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(Bloomberg) -- The equity selloff that moved from Asia to Europe looks set to continue, with U.S. stock futures joining the broad retreat. European bonds turned positive as the world’s most powerful central bankers spoke in Frankfurt, while the dollar weakened and the euro appreciated on German growth data.

The single currency climbed the most in two months, helping extend the Stoxx Europe 600 Index’s slide into a sixth day. Mining and energy companies led the drop, with commodity prices also falling in the wake of data showing China’s economy moderating. That weighed on Asian equity gauges, though the Nikkei closed little changed after dropping for four days. The yield on China’s 10-year debt briefly breached 4 percent for the first time in more than three years. The dollar broke out of a tight range to weaken as traders continue to weigh the chances of a meaningful U.S. tax overhaul.

Markets have been under pressure in the past week after a global rally took U.S. stocks to records and Japan’s to the highest in a quarter century. Investors on Tuesday focused on a European Central Bank conference featuring Mario Draghi, Janet Yellen, Mark Carney and Haruhiko Kuroda, who commented about how their institutions communicate and guide markets. But there were few surprises, and attention will likely now shift to anticipating the U.S. inflation and retail sales numbers that could influence Federal Reserve interest-rate hike odds.

Elsewhere, Venezuela was declared in default by S&P Global Ratings after missing two interest payments on its debt. Indian sovereign bonds fell for a third day, with the benchmark 10-year yield reaching the highest since September 2016, on accelerating consumer inflation data. Bitcoin edged higher after falling for three days.

Terminal users can read more in our Markets Live blog.

Here are some key events investors are watching this week:

  • BOE officials address the bank’s future on Thursday, while Draghi speaks a second time Friday. 
  • A string of Fed appearances may further illuminate the FOMC’s commitment to a December hike.

These are the main moves in markets:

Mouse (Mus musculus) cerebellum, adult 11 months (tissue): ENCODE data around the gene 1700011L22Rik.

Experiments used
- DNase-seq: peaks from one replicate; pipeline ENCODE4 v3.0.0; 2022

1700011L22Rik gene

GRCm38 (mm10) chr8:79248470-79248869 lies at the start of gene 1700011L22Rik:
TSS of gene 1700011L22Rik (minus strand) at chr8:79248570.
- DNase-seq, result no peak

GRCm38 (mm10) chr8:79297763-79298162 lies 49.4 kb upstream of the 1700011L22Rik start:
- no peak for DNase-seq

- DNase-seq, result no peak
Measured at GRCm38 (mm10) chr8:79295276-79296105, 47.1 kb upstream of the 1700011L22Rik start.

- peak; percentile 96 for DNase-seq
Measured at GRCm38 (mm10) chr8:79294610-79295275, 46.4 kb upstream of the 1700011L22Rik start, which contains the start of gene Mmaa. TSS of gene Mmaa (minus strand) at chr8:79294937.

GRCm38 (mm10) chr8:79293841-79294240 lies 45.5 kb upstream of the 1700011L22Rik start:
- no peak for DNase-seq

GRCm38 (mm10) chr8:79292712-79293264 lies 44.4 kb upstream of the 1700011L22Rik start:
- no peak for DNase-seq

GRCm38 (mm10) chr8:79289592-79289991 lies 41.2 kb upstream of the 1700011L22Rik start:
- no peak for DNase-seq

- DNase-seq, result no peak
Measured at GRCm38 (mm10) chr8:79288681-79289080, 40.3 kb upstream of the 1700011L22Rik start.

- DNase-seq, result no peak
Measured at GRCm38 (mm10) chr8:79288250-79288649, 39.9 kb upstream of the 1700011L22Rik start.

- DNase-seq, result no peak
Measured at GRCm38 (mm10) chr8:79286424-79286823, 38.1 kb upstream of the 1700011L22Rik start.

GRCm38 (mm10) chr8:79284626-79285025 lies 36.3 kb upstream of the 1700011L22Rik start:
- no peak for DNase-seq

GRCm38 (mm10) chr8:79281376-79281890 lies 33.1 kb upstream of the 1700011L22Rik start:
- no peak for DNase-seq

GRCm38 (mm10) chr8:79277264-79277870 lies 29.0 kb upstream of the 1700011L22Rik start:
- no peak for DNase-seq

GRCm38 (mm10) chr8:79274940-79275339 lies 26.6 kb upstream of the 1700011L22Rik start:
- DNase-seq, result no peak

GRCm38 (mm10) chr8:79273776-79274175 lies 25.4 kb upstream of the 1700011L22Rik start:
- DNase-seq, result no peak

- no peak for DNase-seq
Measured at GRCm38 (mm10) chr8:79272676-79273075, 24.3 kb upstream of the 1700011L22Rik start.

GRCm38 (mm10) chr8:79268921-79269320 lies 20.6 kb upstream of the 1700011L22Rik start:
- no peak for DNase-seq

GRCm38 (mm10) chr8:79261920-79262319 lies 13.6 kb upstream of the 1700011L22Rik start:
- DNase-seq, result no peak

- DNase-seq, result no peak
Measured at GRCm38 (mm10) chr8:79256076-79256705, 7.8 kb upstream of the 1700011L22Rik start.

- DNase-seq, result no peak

• The Stoxx Europe 600 Index sank 0.5 percent as of 8:45 a.m. New York time, hitting the lowest in seven weeks with its sixth consecutive decline.
  • The MSCI All-Country World Index gained less than 0.05 percent.
  • The U.K.’s FTSE 100 Index climbed 0.2 percent.
  • Germany’s DAX Index sank 0.2 percent to the lowest in almost three weeks.
  • The MSCI Emerging Market Index rose less than 0.05 percent, the largest advance in a week.
  • Futures on the S&P 500 Index dipped 0.2 percent to the lowest in more than a week.


  • The Bloomberg Dollar Spot Index decreased 0.4 percent to the lowest in almost three weeks on the largest dip in almost 10 weeks.
  • The euro climbed 0.8 percent to $1.1761, reaching the strongest in almost three weeks on its fifth consecutive advance and the biggest increase in almost 10 weeks.
  • The British pound declined 0.1 percent to $1.3108, the weakest in more than a week.


  • The yield on 10-year Treasuries fell one basis point to 2.39 percent, the first retreat in a week and the largest drop in more than a week.
  • Germany’s 10-year yield declined one basis point to 0.41 percent, the biggest drop in more than a week.
  • Britain’s 10-year yield declined one basis point to 1.319 percent.


  • Gold fell 0.4 percent to $1,273.76 an ounce, the weakest in more than a week.
  • West Texas Intermediate crude fell 0.5 percent to $56.47 a barrel, the lowest in more than a week.


  • The Nikkei 225 Stock Average closed little changed, while the Topix index lost 0.3 percent in a fourth day of losses.  
  • Hong Kong’s Hang Seng Index edged lower, while the Shanghai Composite slid 0.5 percent.
  • Australia’s S&P/ASX 200 index dropped 0.9 percent and the Kospi index in Seoul slid 0.2 percent.  
  • The MSCI Asia Pacific Index fell 0.2 percent in a third day of losses.
  • The Japanese yen rose 0.1 percent to 113.47 per dollar, the strongest in more than two weeks.

--With assistance from Adam Haigh

To contact the reporter on this story: Samuel Potter in London at spotter33@bloomberg.net.

To contact the editors responsible for this story: Christopher Anstey at canstey@bloomberg.net, Todd White

©2017 Bloomberg L.P.

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